Taking a production-centric approach to enterprisewide AI adoption

Most enterprises that implement AI solutions have learned a bitter lesson along the way: The path to organizationwide AI adoption is far from simple, intuitive or easy.

Arguably, the hardest thing about it is the lack of clear guidance. There’s no “how-to” handbook for enterprisewide AI adoption. The absence of a simple, best practice guide has deeply frustrated companies all over the world over for the last decade, resulting in billions of dollars (in both direct investment and in people hours) going down the drain.

The “AI guidebook” wasn’t written yet, because it simply doesn’t exist. These two letters, “AI,” can mean natural language processing or computer vision or time series analysis — each of which can be useful across a broad range of use cases. Combine this with the diversity of organizations that wish to deploy AI, each having their specific data, business needs and pain points, and you get an immensely diverse universe of AI solutions.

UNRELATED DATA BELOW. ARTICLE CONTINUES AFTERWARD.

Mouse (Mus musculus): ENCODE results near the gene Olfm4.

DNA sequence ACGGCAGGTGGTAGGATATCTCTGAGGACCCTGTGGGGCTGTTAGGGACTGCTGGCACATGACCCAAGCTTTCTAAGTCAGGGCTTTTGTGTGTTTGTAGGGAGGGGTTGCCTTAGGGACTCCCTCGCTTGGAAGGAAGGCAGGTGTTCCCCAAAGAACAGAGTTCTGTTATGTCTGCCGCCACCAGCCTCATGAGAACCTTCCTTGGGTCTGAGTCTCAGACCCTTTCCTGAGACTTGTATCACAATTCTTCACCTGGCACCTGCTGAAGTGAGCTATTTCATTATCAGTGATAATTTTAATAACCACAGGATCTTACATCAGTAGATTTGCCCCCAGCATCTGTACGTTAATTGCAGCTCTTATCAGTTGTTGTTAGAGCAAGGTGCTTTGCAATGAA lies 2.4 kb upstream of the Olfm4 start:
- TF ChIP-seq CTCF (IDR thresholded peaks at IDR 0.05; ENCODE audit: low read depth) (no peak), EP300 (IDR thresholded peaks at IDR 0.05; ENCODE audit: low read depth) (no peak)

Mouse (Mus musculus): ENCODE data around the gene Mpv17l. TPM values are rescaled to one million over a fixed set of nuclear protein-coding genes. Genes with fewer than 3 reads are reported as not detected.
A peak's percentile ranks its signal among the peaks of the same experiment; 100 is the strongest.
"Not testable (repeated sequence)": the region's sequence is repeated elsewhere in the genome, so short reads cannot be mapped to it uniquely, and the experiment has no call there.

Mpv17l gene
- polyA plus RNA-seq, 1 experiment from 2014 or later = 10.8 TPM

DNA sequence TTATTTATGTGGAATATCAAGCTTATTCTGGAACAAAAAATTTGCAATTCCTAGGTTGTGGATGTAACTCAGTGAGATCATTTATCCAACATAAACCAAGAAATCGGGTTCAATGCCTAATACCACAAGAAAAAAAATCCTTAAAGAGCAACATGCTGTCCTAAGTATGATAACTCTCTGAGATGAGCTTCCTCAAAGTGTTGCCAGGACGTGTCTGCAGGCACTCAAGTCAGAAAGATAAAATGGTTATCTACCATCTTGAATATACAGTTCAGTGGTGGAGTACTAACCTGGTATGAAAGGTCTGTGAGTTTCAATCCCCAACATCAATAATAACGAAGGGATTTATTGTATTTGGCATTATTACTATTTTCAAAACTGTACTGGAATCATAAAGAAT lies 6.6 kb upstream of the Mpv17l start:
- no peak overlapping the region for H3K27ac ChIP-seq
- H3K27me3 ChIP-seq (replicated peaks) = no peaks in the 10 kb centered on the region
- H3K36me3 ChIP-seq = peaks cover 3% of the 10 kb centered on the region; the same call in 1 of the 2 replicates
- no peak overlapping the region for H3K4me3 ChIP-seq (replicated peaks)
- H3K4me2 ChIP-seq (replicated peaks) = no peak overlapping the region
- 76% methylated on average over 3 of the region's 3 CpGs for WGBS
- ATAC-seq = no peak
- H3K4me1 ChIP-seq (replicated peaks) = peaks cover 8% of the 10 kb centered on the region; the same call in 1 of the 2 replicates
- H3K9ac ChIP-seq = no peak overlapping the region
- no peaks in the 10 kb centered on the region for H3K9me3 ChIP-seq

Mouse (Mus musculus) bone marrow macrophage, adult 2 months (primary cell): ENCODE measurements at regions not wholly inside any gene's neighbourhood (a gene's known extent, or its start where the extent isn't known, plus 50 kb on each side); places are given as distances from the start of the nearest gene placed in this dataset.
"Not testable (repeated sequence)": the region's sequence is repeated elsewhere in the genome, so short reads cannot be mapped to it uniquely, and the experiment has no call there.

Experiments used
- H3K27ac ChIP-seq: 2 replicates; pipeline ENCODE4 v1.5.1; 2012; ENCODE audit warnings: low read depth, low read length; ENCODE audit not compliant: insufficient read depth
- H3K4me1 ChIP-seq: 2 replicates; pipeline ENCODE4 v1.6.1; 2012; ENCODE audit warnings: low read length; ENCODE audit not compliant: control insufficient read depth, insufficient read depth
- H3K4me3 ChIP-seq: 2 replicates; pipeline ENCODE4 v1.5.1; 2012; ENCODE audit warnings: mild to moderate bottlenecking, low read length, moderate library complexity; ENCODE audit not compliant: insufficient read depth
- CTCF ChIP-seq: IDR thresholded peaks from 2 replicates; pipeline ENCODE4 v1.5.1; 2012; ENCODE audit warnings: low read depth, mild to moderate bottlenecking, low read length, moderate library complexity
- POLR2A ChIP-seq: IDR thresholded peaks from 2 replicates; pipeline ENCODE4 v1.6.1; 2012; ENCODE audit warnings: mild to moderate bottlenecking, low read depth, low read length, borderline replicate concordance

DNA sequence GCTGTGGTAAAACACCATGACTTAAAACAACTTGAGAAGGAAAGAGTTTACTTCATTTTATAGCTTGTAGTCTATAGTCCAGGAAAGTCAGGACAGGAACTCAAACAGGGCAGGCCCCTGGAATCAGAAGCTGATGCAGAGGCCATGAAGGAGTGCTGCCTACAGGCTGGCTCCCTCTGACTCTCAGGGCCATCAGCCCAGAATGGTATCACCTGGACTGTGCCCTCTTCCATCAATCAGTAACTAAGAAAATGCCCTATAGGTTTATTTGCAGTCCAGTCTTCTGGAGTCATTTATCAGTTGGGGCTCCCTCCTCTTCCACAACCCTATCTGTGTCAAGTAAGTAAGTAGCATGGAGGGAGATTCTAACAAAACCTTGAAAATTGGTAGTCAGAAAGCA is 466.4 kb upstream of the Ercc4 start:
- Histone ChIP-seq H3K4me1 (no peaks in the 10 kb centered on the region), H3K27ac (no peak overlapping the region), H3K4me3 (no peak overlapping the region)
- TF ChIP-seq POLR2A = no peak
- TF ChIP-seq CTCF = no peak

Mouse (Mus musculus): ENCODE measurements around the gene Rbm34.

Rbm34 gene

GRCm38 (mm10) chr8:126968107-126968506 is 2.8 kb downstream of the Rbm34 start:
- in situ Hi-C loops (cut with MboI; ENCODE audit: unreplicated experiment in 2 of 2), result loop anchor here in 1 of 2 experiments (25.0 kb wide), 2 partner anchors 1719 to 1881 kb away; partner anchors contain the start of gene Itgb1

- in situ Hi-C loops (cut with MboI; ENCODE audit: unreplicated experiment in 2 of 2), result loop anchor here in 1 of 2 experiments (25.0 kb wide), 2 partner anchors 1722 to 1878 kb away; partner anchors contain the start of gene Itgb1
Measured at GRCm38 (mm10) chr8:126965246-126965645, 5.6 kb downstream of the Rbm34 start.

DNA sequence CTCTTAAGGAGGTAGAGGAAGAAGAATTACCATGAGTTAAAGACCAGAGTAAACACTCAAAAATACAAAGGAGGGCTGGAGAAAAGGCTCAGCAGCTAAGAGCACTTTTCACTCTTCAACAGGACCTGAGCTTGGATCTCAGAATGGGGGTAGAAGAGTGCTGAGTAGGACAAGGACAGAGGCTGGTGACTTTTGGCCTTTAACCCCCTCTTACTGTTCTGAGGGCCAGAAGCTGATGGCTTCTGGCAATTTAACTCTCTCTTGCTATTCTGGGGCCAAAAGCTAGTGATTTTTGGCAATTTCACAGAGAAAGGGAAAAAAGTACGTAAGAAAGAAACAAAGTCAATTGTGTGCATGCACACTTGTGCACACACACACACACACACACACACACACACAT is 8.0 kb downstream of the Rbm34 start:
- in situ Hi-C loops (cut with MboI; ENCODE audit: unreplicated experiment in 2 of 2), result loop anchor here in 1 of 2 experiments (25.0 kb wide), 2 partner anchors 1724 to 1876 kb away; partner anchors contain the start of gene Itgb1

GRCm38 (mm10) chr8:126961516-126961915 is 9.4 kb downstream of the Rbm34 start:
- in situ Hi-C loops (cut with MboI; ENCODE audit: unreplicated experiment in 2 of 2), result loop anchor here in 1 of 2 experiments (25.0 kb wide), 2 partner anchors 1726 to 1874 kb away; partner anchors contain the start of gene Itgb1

Besides shortening the lab-to-field path, a production-centric approach enables a constantly scaling AI implementation with evergreen solutions that yield sustainable value.

So, instead of trying to come up with a universal guidebook for enterprise AI adoption, it’s probably more beneficial to define and tackle the critical elements in deploying these solutions.

The three barriers for enterprisewide AI adoption

AI’s potential business value is immense. It can be used to automate processes, streamline operations and improve product quality. In fact, the promise of AI stands apart from almost all other technology we’ve seen in the past. However, realizing this value requires overcoming three serious barriers: time to value, profitability (and costs) and scale.

Traditionally, the industry benchmark for the duration of an AI project, from initiation to production, is between 12 and 18 months, and requires employing a large team of researchers, ML engineers, software and data engineers, DevOps, QA, data scientists and product/project managers. Having this team onboard entails a huge TCO (total cost of ownership).

The obstacles don’t end there: Once the AI application is deployed, it requires ongoing maintenance to keep the solution “on the rails” and handle the inevitable data drifts, which can easily throw off the trained model. Even once the maintenance costs are accounted for, all this investment covers a single AI application.